The Printed Picture.
By Richard Benson.
The Museum of Modern Art, New York,
308 pp., 326 color illustrations., 8x10½".
The Printed Picture traces the changing technology of picture-making from the Renaissance to the present, focusing on the vital role of images in multiple copies. The book surveys printing techniques before the invention of photography; the photographic processes that began to appear in the early nineteenth century; the marriage of printing and photography; and the rapidly evolving digital inventions of our time. From woodblocks to chromolithographs, from engravings to bar codes, from daguerreotypes to contemporary color photographs, the book succinctly examines the full range of pictorial processes. Exploring how pictures look by describing how they are made, author Richard Benson reaches fascinating and original conclusions about what pictures can mean.
Although many of the techniques he discusses have been used to create exceptional works of art, Benson concentrates on the typical, everyday pictures that have played and continue to play such a prominent role in our lives. In conjunction with the publication of the book, an educational installation of this material will be presented in the photography galleries at The Museum of Modern Art, New York in the fall of 2008.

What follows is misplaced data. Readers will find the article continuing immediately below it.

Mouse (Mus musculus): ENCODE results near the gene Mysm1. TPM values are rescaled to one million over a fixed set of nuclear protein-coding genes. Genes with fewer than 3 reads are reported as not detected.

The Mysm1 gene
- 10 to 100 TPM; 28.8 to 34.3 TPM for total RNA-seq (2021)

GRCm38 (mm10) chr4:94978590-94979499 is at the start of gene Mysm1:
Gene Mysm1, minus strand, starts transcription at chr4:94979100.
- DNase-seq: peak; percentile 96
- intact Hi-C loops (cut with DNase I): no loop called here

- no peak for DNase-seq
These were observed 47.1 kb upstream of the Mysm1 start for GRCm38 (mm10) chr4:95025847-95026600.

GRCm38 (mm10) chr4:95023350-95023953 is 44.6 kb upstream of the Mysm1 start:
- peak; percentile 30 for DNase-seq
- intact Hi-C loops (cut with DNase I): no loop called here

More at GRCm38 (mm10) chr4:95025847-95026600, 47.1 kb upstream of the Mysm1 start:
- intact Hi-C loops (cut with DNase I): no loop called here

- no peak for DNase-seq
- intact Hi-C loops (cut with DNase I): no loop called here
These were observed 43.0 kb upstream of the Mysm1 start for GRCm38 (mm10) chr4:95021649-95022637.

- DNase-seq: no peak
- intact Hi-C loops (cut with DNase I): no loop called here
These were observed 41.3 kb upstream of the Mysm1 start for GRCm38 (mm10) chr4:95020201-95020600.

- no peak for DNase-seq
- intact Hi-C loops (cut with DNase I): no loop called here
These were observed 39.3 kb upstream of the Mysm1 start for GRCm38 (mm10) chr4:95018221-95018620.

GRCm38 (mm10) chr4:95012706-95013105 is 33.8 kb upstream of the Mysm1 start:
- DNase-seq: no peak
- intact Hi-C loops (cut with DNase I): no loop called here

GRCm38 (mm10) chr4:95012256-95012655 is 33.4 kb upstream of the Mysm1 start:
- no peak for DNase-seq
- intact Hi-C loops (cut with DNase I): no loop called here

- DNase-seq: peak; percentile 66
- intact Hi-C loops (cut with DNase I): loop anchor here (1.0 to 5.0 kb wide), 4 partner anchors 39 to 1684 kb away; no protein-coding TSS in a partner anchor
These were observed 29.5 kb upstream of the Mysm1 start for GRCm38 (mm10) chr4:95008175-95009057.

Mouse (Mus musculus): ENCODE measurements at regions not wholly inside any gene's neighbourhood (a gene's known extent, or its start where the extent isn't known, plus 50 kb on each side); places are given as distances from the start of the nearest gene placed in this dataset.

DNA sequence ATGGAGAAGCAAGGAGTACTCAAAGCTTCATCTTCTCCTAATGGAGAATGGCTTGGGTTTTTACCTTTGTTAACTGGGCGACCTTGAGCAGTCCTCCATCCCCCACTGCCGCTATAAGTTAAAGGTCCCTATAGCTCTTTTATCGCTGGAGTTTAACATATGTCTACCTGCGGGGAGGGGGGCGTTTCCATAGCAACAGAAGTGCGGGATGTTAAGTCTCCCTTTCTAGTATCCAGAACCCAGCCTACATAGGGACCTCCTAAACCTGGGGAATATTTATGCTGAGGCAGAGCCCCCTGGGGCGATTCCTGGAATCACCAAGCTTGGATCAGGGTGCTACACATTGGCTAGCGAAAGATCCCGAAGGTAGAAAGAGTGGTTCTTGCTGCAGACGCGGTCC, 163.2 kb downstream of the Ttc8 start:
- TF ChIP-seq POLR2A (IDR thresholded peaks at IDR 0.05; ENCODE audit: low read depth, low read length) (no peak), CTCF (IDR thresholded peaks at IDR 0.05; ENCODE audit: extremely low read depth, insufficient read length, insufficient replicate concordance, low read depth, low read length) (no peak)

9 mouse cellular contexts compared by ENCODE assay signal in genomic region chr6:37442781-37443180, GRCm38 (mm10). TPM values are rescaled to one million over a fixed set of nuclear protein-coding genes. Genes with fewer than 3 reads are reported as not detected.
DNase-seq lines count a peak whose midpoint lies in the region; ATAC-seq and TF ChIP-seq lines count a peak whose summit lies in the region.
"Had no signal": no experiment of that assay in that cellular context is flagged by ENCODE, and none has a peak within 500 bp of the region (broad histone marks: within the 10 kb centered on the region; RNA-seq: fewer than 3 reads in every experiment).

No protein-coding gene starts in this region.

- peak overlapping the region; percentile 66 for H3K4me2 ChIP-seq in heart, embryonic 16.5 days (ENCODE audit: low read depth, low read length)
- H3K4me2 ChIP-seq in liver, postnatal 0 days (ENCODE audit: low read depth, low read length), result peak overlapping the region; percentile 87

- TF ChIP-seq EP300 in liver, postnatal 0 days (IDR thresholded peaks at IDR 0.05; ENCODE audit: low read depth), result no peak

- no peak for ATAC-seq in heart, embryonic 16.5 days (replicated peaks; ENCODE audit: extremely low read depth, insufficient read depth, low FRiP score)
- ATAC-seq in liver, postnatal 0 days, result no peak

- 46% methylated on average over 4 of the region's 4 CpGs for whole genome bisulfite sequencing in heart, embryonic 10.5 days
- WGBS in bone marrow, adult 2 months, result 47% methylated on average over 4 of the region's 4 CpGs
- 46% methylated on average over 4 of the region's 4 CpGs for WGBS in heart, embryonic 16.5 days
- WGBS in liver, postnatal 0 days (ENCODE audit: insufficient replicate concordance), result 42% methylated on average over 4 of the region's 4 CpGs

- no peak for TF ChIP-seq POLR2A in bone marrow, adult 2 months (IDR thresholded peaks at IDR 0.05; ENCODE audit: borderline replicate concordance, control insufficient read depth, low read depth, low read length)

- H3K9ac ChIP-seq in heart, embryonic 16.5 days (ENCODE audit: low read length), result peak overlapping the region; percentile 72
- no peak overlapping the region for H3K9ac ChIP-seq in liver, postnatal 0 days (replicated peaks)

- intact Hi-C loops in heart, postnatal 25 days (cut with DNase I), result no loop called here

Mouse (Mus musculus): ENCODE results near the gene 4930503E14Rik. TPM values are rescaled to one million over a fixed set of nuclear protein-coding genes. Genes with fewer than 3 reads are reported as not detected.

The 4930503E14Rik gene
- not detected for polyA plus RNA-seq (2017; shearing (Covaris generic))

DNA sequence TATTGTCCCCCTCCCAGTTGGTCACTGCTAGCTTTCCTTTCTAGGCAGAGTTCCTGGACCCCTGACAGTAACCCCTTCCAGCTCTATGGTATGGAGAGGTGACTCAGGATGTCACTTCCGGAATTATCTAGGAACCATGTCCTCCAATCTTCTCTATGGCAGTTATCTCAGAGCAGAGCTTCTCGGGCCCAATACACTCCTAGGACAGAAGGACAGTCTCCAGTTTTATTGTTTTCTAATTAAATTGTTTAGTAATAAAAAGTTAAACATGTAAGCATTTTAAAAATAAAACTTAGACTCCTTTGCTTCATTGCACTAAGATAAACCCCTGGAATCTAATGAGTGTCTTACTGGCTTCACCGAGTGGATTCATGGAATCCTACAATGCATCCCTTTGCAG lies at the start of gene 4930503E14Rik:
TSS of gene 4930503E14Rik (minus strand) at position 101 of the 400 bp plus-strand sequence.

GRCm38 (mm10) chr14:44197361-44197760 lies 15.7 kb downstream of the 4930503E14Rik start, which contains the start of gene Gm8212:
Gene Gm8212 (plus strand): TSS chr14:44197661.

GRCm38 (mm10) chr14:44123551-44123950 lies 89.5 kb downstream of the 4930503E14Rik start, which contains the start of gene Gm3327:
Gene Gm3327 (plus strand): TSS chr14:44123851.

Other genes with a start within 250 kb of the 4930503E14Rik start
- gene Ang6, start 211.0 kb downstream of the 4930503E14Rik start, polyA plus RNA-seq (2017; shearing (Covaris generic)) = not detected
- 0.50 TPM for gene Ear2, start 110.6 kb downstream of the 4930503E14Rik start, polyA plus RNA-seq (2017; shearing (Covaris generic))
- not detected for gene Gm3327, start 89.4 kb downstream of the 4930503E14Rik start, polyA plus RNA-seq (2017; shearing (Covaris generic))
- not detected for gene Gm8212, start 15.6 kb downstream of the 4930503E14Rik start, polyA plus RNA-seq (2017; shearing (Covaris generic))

Presented as a series of one-page essays opposite the pictures they examine, the book retains the lively, engaging style of the informal lectures through which Benson developed his ideas over the course of 30 years at Yale University. Rooted in hands-on descriptions of practical techniques, The Printed Picture offers a rich and imaginative interpretation of the enormous cultural and social influence of multiple images.
Read Michael More's review of The Printed Picture in photo-eye Magazine.